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Home ▸ Catalog ▸ Roman Coins ▸ Roman Mints ▸ Laodicea ad MareView Options:  |  |  | 

Laodicea ad Mare (Latakia), Syria

The Laodicea mint, like that at Emesa, operated for Septimius Severus' family, from 195 to 202 A.D.


Caracalla, 28 January 198 - 8 April 217 A.D.

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The motto ĎSalus Generis Humani,í meaning safety of the human race and the health of humanity, is engraved on a pin presented to graduates at Columbia University who have successfully completed the masterís degree in nursing.
RS73529. Silver denarius, RIC IV 350, SRCV II 6883, BMCRE V 701, RSC III 558a, VF, tight flan cuts off part of the reverse legend, weight 2.914 g, maximum diameter 19.4 mm, die axis 0o, Laodicea ad Mare (Latakia, Syria) mint, 200 A.D.; obverse ANTONINVS AVGVSTVS, laureate, draped and cuirassed bust right, from behind; reverse SAL GEN HVM (Salus Generis Humani), Salus standing left, extending right hand to kneeling woman, long vertical snake-wreathed scepter in left; $150.00 (Ä130.50)


Geta, 209 - c. 26 December 211 A.D.

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On some coins of this type but with the normal MARTI VICTORI reverse legend, the final I is cramped. On at least one reverse die the final letter(s) of the reverse legend were erased and re-engraved to RI. Apparently a number of dies for this type were originally engraved ending in R, like our coin, but few coins were struck with them prior to discovery and correction.
RS68974. Silver denarius, Unlisted legend variant; cf. RSC III 76a (VICTORI), RIC IV 103 (same, draped only), BMCRE V 742 (same, but pl. coin clearly draped & cuirassed), VF, well centered, weight 3.131 g, maximum diameter 20.0 mm, die axis 0o, Laodicea ad Mare mint, 202 A.D.; obverse P SEPTIMIVS GETA CAES, draped and cuirassed bust right, from behind; reverse MARTI VICTOR (sic), Mars advancing right, transverse spear in right hand, trophy over shoulder in left; rare variant; $140.00 (Ä121.80)


Septimius Severus, 9 April 193 - 4 February 211 A.D.

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In 193, Laodicea was sacked by the governor of Syria, Pescennius Niger, in his revolt against Septimius Severus. In 194, Septimius Severus reorganized Syria into five new provinces. One of these, Coele-Syria, including all of northern Syria, briefly had its capital in Laodicea before reverting to Antioch. Septimius sought to punish Antioch for having supported Pescennius Niger. Septimius Severus endowed Laodicea with four colonnaded streets, baths, a theater, a hippodrome, numerous sanctuaries and other public buildings in the city. The city was a key strategic seaport for Roman Syria.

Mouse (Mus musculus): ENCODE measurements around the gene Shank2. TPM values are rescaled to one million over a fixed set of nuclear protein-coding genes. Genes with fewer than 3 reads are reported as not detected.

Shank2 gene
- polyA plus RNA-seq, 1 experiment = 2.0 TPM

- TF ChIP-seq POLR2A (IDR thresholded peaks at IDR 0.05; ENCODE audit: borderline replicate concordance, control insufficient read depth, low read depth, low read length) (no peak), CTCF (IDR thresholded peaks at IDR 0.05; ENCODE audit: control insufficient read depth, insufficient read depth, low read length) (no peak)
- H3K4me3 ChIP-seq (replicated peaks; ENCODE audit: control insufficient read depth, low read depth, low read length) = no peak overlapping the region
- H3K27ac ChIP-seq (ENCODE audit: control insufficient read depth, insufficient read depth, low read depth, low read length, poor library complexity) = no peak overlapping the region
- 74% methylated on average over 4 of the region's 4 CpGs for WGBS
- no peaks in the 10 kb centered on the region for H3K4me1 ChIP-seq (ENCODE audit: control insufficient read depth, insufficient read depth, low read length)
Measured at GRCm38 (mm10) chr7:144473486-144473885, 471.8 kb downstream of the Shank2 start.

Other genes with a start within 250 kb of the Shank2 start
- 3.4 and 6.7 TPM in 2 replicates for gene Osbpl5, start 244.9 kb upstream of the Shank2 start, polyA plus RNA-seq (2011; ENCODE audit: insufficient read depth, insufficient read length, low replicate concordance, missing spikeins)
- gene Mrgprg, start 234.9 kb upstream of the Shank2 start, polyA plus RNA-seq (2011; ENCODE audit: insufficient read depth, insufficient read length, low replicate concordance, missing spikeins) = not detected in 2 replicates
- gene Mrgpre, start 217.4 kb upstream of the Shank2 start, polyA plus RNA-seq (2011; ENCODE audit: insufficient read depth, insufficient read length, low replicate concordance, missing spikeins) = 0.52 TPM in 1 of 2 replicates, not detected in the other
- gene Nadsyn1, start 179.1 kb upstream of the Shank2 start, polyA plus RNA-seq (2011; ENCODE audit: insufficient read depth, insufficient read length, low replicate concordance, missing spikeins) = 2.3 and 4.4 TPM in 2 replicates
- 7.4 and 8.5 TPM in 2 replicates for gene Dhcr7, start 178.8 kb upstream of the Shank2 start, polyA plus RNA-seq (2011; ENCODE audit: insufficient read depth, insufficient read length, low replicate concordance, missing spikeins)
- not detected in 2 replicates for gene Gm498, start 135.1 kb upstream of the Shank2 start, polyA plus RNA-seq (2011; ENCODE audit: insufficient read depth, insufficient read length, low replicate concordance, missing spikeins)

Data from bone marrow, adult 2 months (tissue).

RS90492. Silver denarius, RIC IV 511(a), RSC III 4 55a; BMCRE V p. 294, 712; SRCV II -, aEF, toned, nice style, good strike, weight 3.375 g, maximum diameter 19.1 mm, die axis 0o, Laodicea ad Mare (Latakia, Syria) mint, 200 A.D.; obverse L SEPT SEV AVG IMP XI PART MAX, laureate head right; reverse P MAX TR P VIII COS II P P, Fides standing facing, head left, raising a plate of fruits in right, two stalks of grain downward in left; $135.00 (Ä117.45)


Geta, 209 - c. 26 December 211 A.D.

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Although Ares was viewed by the Greeks primarily as destructive and destabilizing, worthy of contempt and revulsion, for the Romans, Mars was a father (pater) of the Roman people. He was the father of Romulus and Remus, the legendary founders of Rome. In early Rome, he was second in importance only to Jupiter, and the most prominent of the military gods in the religion of the Roman army. Most of his festivals were held in March, the month named for him (Latin Martius), and in October, which began and ended the season for military campaigning and farming.
RS73366. Silver denarius, RSC III 76, RIC IV 103, BMCRE V 742, SRCV II 7179, VF, small flan, weight 1.830 g, maximum diameter 16.0 mm, die axis 0o, Laodicea ad Mare (Latakia, Syria) mint, 202 A.D.; obverse P SEPTIMIVS GETA CAES, draped bust right, from behind; reverse MARTI VICTORI, Mars advancing right, transverse spear in right hand, trophy over shoulder in left; scarce; $70.00 (Ä60.90)







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Catalog current as of Saturday, August 01, 2015.
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Laodicea ad Mare